Condition B is equivalent to that the copula $C$ associated with $X_1,\dots, X_n$ is independent of $\theta$, that is, in the following Sklar's representation:

$$F_{X_1,\dots, X_n} \left ( x_1,\dots, x_n \right )=C\left ( F_{X_1}(x_1),\dots, F_{X_n}(x_n) \right ),$$

the copula $C$ is independent of $\theta$. In this case, condition A is equivalent to that the copula $C$ has a joint pdf $g$, and condition C means that $g$ is increasing in each argument.

Note that in the independence case, for $u\in [0,1]^n$, we have $$C(u_1,\dots, u_n)=u_1×\cdots×u_n,$$ with $g(u_1,\dots, u_n)=1,$ and all the three conditions A, B, and C are satisfied.


Counterexample in lack of C:

For $n=2$, consider observations $x_1=x_2=5$ where the joint copula of $\frac{X_1}{\theta}, \frac{X_2}{\theta}$ is assumed to be the Frank copula [1] with parameter $-2$. Then, as you can see below from the plot of $l(\theta)$ [2], the maximum likelihood estimate of $\theta$ is a number greater than $x_{(2)}=5$.

enter image description here

$\endgroup$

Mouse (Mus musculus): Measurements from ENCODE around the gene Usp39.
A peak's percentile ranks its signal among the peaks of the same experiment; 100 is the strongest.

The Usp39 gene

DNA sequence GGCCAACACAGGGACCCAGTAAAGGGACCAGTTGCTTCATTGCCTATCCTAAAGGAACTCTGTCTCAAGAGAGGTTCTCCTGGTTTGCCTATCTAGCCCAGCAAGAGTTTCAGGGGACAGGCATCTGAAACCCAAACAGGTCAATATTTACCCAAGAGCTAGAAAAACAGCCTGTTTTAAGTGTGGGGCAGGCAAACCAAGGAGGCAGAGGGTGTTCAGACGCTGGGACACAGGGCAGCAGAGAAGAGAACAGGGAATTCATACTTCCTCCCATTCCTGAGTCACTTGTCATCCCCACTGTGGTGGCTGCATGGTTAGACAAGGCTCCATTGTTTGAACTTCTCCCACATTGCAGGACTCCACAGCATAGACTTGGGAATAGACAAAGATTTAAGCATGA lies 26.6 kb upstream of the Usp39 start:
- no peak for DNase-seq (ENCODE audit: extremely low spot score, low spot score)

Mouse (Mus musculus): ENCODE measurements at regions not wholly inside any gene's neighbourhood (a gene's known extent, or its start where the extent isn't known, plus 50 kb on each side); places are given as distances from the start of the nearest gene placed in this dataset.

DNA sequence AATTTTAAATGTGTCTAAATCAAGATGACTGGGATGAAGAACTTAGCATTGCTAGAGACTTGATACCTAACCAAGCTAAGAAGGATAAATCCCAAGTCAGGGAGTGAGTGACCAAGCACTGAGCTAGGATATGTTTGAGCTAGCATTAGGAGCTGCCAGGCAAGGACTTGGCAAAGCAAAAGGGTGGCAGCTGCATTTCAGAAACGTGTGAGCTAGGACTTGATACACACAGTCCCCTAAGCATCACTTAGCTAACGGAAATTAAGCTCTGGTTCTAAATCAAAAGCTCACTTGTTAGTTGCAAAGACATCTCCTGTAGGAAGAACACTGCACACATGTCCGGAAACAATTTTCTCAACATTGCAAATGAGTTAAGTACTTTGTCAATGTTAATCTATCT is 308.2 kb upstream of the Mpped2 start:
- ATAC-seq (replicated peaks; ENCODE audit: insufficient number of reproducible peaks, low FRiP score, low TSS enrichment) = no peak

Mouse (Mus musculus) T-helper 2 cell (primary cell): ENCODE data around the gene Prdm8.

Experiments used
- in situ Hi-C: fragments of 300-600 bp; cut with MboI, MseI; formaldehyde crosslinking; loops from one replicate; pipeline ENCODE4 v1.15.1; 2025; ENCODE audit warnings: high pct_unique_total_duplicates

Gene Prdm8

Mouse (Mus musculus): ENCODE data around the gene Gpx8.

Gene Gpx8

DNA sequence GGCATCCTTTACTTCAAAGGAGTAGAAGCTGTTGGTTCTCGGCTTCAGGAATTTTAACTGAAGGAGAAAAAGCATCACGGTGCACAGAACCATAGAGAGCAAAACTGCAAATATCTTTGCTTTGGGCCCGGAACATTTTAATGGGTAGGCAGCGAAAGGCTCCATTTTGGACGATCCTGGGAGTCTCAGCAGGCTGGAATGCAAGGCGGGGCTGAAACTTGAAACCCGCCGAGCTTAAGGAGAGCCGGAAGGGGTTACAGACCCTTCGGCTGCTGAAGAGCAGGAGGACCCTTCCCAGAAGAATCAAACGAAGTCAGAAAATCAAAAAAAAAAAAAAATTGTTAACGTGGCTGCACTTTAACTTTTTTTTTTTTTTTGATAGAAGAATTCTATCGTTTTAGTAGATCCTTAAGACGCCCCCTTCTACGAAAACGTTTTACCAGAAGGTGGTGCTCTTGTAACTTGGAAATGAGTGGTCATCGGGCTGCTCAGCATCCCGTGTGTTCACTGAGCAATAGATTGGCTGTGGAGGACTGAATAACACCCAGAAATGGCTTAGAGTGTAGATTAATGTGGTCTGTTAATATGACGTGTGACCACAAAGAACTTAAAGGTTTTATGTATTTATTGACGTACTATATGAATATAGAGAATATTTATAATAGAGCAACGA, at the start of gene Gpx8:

4
  • $\begingroup$ I am not sure A is required to use the maximum likelihood method: if $X_1 \sim U[0, \theta]$ and $X_i=X_1$ for all $i$ then there is still a likelihood $\big($proportional to $\frac1\theta\, \mathbf I_{[0\le X_1\le \theta]}\big)$, but no joint density. $\endgroup$
    – Henry
    Commented Jun 11 at 17:07
  • $\begingroup$ @Henry Thanks for your comment! To use ML method, we need the density of data, which can be a joint pdf (in A, I used this case), a joint pmf, or more generally the Radon-Nikodym derivative of the probability distribution relative to a dominating measure. For the example you gave, we may use the general case. $\endgroup$
    – Amir
    Commented Jun 11 at 17:50
  • $\begingroup$ @Amir thank you for the detailed answer. The reason I accepted nicola's answer is, that the counterexample is simpler $\endgroup$
    – user007
    Commented Jun 12 at 11:41
  • $\begingroup$ @user007 You are welcome! I appreciate your kind consideration! I like Nicola's answer too. Actually, it could be guessed that the claim couldn't not hold generally, so I was not seeking to only present a counterexample. My answer provides sufficient conditions under which the claim holds. Hope weaker conditions will be presented. $\endgroup$
    – Amir
    Commented Jun 12 at 12:10

Not the answer you're looking for? Browse other questions tagged .